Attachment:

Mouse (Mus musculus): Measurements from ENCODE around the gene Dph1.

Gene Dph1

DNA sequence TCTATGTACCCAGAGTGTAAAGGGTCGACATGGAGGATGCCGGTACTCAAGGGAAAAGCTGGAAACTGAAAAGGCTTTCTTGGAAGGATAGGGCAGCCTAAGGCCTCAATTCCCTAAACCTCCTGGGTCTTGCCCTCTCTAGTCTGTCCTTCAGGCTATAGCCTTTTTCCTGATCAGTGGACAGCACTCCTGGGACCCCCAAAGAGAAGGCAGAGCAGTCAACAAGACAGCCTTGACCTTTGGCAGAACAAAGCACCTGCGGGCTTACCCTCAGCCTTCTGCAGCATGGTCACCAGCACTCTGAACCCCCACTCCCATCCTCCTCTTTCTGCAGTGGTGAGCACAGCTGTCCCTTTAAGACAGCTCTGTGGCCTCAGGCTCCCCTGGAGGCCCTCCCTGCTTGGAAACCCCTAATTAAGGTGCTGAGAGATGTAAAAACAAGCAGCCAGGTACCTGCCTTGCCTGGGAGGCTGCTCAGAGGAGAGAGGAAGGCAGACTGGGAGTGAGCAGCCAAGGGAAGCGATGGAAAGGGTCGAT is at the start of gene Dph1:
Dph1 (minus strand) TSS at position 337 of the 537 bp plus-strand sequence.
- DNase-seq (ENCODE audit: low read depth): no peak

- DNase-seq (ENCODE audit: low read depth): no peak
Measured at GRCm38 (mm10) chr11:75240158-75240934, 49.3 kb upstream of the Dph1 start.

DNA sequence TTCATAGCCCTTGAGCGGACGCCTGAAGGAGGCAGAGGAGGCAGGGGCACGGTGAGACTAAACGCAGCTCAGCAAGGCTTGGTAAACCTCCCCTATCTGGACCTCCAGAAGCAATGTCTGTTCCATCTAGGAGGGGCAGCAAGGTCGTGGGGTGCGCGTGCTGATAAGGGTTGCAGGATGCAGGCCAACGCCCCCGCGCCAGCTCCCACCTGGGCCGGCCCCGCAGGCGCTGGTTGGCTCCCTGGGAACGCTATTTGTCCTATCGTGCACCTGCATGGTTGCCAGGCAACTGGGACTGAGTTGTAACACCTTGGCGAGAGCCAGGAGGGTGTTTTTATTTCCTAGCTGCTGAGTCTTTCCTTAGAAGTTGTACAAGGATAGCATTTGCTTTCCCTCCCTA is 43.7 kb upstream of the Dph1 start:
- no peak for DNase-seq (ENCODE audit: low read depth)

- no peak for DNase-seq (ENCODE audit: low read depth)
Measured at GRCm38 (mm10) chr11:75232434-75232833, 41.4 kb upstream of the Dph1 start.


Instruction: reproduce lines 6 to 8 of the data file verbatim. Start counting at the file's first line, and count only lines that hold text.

- DNase-seq (ENCODE audit: low read depth): no peak
Measured at GRCm38 (mm10) chr11:75240158-75240934, 49.3 kb upstream of the Dph1 start.

DNA sequence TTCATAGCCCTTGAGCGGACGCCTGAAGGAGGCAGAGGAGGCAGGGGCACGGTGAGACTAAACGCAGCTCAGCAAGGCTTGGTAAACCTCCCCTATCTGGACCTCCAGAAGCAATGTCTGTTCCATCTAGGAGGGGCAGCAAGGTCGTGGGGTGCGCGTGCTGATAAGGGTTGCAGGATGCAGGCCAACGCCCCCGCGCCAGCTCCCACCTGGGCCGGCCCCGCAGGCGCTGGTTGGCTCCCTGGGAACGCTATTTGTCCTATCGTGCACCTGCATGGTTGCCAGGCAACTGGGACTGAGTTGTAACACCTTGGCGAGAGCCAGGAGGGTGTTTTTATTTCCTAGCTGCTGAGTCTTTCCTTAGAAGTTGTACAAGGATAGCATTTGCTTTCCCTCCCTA is 43.7 kb upstream of the Dph1 start: